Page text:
More strange is the method of firmware update. Apparently the Kindle 2 gets an update automatically if you leave Whispernet on long enough (usually overnight). I realize Amazon is doing this because they don't want users to need a computer and want to make things as simple as possible, but I would still strongly prefer user pull to Amazon push of content like software updates. Perhaps this behavior is configurable, I'm not sure.

I found it interesting that (at least some) newspaper subscriptions were made cheaper with the DX. If you save $4/mo on two subscriptions each, in about 18 months that will pay for the price difference between the Kindle 2 and Kindle DX. Since neither unit is sold retail, I don't have a very good sense of how comfortable they are to read from, or how annoying I would find the screen wipes (as the eink screens refresh the content). The good news is that the return policy from Amazon seems pretty reasonable, and you can return an opened unit within a few weeks for a full refund. If it supported annotations (and zooming might be important on some documents), that's how I would try it out. Until that's supported, or the price drops substantially, I'll just wait.

Kindle DX (4, Funny)

Locke2005 (849178) | more than 4 years ago | (#28572905)

...after a little digging I found that it's not quite there yet for my use. Yeah, greyscale sucks for porn, doesn't it...

Re:Kindle DX and PDFs (2, Interesting)

MyDixieWrecked (548719) | more than 4 years ago | (#28573069)

It cannot zoom, except to turn the device into landscape mode, which provides a small magnification. Fortunately, the software does automatically eliminate margins, making the screen about the right size for most documents. What's worse is that all of the annotation features available for ebooks and other documents do not work with PDFs; no highlighting, no note-taking, etc. I think it supports bookmarking, but that's it.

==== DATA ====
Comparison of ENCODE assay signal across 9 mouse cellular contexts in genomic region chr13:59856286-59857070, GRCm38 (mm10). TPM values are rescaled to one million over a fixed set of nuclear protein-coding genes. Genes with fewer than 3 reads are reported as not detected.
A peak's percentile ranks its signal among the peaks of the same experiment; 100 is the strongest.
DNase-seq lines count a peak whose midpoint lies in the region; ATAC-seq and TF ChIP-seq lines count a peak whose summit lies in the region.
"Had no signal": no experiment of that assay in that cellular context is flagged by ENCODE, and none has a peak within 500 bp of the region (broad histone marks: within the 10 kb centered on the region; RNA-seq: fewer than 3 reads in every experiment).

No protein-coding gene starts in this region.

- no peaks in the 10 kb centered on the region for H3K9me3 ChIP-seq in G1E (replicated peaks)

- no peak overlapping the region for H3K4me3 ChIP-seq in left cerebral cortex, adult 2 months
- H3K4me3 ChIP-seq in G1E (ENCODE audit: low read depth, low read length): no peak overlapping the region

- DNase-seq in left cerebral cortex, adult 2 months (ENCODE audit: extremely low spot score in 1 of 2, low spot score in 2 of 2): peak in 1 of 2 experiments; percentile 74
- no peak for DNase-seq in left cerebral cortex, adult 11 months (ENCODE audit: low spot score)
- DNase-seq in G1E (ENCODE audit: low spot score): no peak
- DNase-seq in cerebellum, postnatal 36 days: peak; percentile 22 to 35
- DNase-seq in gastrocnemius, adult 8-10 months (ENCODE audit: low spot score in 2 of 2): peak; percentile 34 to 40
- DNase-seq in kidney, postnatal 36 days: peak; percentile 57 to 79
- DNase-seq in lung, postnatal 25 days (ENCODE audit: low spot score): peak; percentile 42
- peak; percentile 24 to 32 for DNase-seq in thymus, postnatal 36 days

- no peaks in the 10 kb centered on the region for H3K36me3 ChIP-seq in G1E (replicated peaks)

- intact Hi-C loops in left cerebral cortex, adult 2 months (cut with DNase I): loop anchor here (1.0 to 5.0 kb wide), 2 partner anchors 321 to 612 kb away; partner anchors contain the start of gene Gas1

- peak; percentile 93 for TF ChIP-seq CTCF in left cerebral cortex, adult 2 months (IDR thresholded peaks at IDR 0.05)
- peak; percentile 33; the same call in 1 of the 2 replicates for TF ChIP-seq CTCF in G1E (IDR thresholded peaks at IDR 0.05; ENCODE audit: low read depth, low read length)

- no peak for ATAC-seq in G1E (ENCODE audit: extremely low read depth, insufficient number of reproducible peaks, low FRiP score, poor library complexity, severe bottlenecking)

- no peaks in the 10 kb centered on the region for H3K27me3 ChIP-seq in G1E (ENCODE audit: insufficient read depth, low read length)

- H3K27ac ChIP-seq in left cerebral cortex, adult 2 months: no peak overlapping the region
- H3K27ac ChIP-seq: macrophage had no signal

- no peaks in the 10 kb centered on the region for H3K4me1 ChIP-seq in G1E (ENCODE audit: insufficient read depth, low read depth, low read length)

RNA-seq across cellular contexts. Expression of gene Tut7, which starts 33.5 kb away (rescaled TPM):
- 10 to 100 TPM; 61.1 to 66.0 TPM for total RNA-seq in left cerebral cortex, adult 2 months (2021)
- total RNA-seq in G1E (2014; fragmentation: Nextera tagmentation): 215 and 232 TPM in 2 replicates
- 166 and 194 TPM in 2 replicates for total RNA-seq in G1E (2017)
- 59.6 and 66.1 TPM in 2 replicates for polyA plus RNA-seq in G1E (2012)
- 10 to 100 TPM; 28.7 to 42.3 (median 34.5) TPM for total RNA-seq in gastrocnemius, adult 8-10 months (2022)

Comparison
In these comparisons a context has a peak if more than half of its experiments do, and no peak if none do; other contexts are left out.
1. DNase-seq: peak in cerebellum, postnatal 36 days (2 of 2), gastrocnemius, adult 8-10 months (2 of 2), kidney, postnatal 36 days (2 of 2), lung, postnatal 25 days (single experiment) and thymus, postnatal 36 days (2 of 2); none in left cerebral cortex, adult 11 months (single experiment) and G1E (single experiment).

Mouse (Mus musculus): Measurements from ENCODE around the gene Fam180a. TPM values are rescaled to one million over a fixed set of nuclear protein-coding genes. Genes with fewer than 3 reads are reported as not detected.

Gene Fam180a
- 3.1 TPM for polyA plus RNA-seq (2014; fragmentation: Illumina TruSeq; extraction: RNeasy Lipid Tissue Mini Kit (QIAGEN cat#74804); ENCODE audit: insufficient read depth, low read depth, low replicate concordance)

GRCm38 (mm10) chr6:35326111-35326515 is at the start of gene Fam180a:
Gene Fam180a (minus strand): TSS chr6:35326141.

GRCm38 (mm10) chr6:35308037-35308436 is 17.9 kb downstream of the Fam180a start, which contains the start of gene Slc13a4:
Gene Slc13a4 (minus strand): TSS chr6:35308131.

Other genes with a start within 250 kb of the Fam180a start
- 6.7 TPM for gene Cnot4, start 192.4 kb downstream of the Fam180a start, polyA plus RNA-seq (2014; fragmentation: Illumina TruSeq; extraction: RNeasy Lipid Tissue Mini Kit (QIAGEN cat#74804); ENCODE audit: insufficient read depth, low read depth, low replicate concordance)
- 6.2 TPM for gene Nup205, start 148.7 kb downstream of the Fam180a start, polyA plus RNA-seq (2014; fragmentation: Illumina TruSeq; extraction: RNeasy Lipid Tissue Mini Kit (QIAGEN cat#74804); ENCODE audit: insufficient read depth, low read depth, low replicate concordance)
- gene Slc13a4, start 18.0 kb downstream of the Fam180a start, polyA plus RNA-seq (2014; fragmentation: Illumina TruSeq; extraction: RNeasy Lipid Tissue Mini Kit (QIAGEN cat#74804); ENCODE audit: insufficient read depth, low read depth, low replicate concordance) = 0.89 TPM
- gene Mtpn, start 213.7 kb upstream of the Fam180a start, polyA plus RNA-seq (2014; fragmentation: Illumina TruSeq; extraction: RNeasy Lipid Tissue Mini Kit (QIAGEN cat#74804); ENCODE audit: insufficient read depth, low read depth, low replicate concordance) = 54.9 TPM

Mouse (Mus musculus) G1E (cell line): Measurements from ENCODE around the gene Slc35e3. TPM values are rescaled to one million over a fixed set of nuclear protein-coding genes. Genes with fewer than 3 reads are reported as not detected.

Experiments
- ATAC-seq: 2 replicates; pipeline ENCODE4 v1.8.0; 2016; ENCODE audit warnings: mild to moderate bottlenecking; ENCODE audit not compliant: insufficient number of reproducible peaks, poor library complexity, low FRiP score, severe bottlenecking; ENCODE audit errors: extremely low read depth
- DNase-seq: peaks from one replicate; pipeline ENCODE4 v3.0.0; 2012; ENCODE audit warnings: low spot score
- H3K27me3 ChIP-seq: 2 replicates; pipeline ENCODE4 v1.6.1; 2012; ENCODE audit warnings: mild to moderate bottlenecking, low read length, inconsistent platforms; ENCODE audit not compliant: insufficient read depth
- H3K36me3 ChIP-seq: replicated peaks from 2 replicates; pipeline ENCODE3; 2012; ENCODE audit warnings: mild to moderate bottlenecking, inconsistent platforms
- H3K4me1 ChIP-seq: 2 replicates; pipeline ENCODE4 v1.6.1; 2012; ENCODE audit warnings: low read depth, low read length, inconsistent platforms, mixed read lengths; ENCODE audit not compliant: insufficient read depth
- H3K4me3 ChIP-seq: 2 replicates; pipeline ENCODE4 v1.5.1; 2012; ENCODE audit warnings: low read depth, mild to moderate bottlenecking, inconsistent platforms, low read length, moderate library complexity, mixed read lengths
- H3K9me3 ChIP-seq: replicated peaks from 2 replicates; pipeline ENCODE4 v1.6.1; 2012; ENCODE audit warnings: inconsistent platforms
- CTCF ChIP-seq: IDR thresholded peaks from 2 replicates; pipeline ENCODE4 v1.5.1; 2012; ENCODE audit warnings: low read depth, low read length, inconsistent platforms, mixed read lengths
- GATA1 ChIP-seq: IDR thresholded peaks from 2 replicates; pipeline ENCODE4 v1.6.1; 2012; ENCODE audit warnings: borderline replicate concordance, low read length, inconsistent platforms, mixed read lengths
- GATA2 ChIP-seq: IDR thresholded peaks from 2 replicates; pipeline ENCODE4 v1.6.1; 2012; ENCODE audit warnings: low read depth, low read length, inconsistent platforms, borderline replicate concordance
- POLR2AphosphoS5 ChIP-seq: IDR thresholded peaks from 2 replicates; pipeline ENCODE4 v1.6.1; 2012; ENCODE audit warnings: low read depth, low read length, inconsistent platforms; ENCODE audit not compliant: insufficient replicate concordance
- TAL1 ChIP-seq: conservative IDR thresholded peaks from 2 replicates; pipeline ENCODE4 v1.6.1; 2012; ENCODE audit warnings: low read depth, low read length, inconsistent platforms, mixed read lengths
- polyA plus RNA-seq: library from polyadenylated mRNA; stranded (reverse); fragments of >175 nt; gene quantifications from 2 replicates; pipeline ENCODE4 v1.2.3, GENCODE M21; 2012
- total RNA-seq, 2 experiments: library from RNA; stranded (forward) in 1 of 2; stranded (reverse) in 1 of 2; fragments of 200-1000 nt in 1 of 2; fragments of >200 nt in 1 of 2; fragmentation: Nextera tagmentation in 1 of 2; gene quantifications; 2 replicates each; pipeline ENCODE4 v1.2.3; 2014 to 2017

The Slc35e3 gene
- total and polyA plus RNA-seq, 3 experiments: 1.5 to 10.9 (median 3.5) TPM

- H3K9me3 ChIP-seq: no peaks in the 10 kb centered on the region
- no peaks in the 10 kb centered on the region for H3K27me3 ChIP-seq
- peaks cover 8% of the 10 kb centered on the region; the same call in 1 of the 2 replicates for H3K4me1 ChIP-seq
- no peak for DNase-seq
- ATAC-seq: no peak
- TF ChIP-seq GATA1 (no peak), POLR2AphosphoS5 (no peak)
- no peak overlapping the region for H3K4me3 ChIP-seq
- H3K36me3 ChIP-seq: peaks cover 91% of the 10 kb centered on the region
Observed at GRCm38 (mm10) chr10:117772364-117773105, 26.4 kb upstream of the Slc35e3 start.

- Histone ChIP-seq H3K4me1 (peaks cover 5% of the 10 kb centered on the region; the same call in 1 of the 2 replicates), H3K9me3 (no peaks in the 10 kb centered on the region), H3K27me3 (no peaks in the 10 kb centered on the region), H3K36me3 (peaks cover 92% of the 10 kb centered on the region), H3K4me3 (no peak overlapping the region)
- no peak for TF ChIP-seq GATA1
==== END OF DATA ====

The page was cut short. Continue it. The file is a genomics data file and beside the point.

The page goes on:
Yeah, those are my only issues with it so far (I've had it for almost 3 weeks).

I haven't had a need to zoom on any PDF yet, but the feature would be welcome. It supports bookmarks, but all you can do is 'dog-ear' the page. You can't leave a note about the bookmark.

hopefully they'll remedy this with an update in the near future.

Re:Kindle DX and PDFs (2, Informative)

Doofus (43075) | more than 4 years ago | (#28573631)

A couple of comments, from a "pleased DX owner" -

1) Amazon indicates that the Whispernet service is free. You make a good point that Amazon or Sprint may at some time in the future choose to charge for web browsing, but using the service to buy/sync/transfer documents will remain free. Nothing I've seen from Amazon indicates that they *will* charge for browsing, though.

2) In reading other posters' comments, it appears that PDFs - even those of the technical genus - render quite nicely. There are PDF capabilities missing from the DX that are standard on a computer - as you and others have pointed out, a software update may enhance these.

3) The DX is comfortable for *me* to read with. The screen "wipes" are no more disorienting than turning a page in a dead-tree book or changing pages in a web-based document, and in my experience take less than half a second. Reading e-ink is far more pleasant an experience than reading text on an LCD screen, and the bulk of one's time is spent reading, not refreshing, the screen.